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Clearwater might reconsider building a facility promised to Morningside residents.
Published Feb. 15, 2008

For years, Clearwater leaders promised Morningside residents a new recreation center.

But with serious budget cuts on the horizon, those plans are now uncertain. City officials aren't sure if they will cut the project altogether, delay it or consolidate it with a nearby library.

Some City Council members have already formed strong opinions on the project. Paul Gibson is adamantly opposed to new projects, saying the city doesn't have the money. But George Cretekos says Morningside residents have waited long enough for a new center and the city needs to deliver. Others say they need more information.

During tonight's City Council meeting, officials are expected to further discuss what the future holds for the recreation center at 2400 Harn Blvd.

One proposal is to forge ahead with creating a $6-million regional center that adds more jobs and costs an additional $133,000 a year to operate. Part of the council's conversation tonight will be whether to approve a $415,000 contract with St. Petersburg-based Wannemacher Russell Architects to design the proposed 25,000-square-foot center.

The council also will discuss how to pay for the building. It has $3.1-million in Penny for Pinellas sales tax money set aside, but it needs another $2.9-million, possibly from its reserves or additional Penny funding.

Another proposal the city will discuss is whether to build the new center and expand it by 5,000 feet so it can absorb the East Library, which is located about 2 miles north on Drew Street.

The problem with this move, some city leaders say, is that both buildings are well-used, so traffic through the quiet neighborhood would be dramatically increased. Last year, the Morningside center had 71,500 visits and the East Branch library averages more than 20,000 visits per month.

It also would mean fewer materials for library users because there would be less space. Non-fiction and reference materials would likely be cut, since more people use the Internet to look up such material, said Barbara Pickell, the city's public library systems director.

Still, city officials say something has to be done to save money, and consolidation could save hundreds of thousands of dollars.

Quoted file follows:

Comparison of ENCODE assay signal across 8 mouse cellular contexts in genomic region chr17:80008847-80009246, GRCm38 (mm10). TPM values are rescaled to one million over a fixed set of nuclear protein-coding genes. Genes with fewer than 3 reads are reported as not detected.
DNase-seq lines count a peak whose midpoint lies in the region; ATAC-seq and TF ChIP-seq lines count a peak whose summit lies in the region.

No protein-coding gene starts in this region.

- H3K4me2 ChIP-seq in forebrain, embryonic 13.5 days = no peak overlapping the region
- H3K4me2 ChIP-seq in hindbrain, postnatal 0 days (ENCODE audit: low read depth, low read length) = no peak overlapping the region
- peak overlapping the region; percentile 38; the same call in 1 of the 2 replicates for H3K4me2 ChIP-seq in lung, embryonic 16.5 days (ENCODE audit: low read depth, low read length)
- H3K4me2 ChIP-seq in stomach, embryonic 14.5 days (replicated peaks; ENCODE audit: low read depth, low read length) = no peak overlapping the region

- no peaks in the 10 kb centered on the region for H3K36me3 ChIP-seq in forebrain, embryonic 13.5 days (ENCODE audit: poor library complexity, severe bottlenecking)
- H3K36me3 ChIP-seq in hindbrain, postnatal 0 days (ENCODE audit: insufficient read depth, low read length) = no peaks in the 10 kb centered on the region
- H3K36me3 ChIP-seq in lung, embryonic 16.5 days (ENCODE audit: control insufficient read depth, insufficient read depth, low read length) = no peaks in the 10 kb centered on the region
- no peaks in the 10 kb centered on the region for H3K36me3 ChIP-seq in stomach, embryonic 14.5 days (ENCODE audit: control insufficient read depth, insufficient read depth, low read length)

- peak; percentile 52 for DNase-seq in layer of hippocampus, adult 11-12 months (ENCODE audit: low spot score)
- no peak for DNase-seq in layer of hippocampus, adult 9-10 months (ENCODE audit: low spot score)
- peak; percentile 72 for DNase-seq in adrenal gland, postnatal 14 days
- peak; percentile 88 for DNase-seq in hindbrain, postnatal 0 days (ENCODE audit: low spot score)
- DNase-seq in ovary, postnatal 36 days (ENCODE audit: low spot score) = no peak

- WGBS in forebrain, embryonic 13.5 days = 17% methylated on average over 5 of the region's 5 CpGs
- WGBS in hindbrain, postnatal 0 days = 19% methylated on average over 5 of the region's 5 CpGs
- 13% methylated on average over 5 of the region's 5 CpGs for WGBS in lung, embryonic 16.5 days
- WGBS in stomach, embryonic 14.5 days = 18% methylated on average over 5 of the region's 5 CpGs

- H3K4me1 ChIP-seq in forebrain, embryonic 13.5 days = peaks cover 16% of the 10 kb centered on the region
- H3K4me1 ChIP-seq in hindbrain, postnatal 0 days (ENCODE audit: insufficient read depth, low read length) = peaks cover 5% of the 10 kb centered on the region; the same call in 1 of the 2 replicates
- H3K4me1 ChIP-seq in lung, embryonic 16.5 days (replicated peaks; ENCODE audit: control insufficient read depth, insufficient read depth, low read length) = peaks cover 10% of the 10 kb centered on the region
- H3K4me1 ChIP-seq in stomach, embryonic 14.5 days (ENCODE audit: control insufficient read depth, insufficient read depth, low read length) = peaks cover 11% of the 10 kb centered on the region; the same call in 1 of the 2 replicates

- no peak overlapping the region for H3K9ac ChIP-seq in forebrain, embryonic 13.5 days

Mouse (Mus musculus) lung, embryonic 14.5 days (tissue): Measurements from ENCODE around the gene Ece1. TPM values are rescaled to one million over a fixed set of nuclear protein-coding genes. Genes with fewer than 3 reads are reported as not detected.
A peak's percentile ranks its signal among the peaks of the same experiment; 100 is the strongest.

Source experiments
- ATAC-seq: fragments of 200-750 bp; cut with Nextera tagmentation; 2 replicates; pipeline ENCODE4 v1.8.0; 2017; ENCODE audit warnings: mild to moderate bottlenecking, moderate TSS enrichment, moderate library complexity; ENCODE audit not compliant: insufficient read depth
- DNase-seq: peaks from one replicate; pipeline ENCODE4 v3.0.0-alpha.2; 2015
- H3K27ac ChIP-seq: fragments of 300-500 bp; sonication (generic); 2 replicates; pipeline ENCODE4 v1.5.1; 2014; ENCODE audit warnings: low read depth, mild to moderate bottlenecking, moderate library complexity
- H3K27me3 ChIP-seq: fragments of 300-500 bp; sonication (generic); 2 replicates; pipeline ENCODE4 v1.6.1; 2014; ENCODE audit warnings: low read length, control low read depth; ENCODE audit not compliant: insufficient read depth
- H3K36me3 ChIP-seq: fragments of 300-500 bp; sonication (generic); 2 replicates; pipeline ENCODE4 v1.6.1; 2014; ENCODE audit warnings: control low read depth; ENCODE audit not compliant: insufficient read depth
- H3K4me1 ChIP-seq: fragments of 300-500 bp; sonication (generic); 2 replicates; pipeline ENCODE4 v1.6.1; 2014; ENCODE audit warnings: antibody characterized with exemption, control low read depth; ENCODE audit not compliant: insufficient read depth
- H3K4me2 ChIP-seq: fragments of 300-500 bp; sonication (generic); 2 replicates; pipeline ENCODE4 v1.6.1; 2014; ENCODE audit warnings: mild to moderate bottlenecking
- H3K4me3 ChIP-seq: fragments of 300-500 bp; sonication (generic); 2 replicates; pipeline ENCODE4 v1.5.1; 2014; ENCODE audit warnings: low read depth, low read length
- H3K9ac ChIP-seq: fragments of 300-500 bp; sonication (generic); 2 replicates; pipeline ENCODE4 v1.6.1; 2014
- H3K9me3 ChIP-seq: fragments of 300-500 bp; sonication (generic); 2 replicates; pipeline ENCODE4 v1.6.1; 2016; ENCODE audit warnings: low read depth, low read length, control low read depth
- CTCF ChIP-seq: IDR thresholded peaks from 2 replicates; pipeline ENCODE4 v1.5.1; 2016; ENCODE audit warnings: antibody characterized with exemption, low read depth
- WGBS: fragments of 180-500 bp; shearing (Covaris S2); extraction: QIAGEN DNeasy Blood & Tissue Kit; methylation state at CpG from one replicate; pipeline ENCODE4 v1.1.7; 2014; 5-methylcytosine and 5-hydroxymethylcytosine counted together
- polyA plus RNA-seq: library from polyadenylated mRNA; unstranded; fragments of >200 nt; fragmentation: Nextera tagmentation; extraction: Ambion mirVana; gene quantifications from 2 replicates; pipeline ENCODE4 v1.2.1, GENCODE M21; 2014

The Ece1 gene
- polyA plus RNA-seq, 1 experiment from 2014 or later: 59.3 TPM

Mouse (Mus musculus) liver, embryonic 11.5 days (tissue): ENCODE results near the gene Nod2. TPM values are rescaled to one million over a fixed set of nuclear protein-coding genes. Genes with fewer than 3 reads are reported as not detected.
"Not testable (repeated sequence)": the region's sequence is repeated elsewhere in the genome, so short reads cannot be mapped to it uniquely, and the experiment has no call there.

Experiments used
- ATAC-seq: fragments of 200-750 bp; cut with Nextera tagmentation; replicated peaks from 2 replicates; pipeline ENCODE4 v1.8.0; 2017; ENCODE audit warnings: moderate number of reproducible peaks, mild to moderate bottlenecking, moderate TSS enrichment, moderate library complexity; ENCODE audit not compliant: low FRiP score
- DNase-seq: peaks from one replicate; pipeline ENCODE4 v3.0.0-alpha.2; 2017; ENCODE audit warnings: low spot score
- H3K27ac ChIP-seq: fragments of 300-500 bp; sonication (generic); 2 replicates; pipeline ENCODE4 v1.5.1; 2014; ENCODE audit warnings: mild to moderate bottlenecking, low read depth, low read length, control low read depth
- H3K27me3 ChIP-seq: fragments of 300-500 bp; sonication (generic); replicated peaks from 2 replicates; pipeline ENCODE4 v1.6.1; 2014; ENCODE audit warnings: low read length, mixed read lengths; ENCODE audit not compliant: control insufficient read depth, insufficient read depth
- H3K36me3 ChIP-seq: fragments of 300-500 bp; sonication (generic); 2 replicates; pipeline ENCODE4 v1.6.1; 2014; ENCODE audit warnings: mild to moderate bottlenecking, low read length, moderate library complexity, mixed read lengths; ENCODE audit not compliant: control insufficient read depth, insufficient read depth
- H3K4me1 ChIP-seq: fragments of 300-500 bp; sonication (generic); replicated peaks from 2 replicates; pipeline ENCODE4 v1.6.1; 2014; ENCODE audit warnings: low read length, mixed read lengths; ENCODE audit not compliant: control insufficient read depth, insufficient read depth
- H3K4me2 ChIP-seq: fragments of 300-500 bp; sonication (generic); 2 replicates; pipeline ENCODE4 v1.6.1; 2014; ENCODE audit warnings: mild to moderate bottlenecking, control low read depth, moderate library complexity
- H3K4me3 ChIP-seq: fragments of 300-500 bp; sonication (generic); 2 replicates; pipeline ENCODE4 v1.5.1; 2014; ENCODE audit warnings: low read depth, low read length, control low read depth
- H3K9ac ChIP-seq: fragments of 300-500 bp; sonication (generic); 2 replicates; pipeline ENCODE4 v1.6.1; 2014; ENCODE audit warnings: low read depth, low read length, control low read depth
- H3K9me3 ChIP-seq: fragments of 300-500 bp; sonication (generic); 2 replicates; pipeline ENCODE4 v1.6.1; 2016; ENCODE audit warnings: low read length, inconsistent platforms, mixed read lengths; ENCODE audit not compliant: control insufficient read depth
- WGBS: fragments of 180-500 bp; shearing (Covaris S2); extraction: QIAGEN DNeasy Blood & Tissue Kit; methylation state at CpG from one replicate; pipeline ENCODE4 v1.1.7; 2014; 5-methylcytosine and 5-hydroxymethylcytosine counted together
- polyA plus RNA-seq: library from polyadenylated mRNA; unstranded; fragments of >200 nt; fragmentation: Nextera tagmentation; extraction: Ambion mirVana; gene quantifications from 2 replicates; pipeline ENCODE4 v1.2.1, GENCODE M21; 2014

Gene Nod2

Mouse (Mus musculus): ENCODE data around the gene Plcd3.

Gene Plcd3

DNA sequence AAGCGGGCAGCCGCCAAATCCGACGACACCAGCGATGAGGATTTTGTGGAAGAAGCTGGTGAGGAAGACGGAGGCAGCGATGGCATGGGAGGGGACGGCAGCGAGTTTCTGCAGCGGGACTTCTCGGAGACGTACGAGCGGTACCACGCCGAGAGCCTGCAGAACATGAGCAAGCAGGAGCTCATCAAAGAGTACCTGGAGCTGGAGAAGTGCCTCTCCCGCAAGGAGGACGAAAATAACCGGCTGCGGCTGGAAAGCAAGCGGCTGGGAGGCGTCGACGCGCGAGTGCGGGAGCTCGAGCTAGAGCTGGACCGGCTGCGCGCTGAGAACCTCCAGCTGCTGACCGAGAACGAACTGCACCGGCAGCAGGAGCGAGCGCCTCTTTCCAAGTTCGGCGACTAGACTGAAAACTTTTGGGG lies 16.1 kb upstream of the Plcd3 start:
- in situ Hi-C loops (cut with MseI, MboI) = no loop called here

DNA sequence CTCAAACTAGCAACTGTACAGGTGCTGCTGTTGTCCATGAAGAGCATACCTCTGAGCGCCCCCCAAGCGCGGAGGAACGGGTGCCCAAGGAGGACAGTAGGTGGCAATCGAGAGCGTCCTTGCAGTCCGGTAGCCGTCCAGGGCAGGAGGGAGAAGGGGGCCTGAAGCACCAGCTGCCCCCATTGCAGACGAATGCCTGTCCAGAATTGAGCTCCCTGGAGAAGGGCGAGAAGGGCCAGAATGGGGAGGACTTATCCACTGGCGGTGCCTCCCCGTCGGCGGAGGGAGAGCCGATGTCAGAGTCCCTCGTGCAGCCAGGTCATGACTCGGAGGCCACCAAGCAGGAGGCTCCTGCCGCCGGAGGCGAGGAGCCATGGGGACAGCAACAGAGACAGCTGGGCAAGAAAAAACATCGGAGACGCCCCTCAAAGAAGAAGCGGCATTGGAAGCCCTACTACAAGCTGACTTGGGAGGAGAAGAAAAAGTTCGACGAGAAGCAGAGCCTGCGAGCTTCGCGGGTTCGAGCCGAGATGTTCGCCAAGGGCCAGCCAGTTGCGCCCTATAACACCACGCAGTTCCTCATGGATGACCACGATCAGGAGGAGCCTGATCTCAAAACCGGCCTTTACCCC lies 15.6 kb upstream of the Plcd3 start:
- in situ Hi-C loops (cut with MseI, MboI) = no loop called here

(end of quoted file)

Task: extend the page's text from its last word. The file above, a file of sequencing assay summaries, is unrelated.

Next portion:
The city recently combined the beach library and recreation center and estimated the move will save $100,000 a year.

Combining the East Library and the Morningside Recreation Center would replace two outdated buildings. Morningside is more than 40 years old, and the 15,000-square-foot library branch is more than 20.

"This has the potential to be a more efficient way of providing services, but it's something that we'll have to talk more about," said City Manager Bill Horne.

Others, though, aren't so sure. Gibson said "it's premature" to talk about the facilities right now until the city knows the magnitude of its upcoming budget reductions. The city is still measuring the effect of Amendment 1, a voter-approved constitutional mandate that decreases the amount of money local governments will collect.

Mayor Frank Hibbard said he wants "significantly more information" until he commits to any proposal and plans to hold a public meeting to seek more input. The city has long discussed forming a partnership between the East Library and St. Petersburg College, although money could be an issue there, too.

Mary McGarvey, president of the Morningside-Meadows Homeowners' Association, said members will discuss the plans before tonight's meeting and hope to have a recommendation for the council.

She said she's glad the mayor is concerned about the traffic issues in the neighborhood. She added that members are expected to attend tonight's meeting.

Mike Donila can be reached at or (727) 445-4160.

Fast facts

The dollar reality

The proposed center would cost $6-million when design, fixtures and landscaping is factored in, plus an additional $133,000 per year to operate.

The 25,000-square-foot center would be built using $3.1-million in Penny for Pinellas money, but the city of Clearwater still needs to find an additional $2.9-million.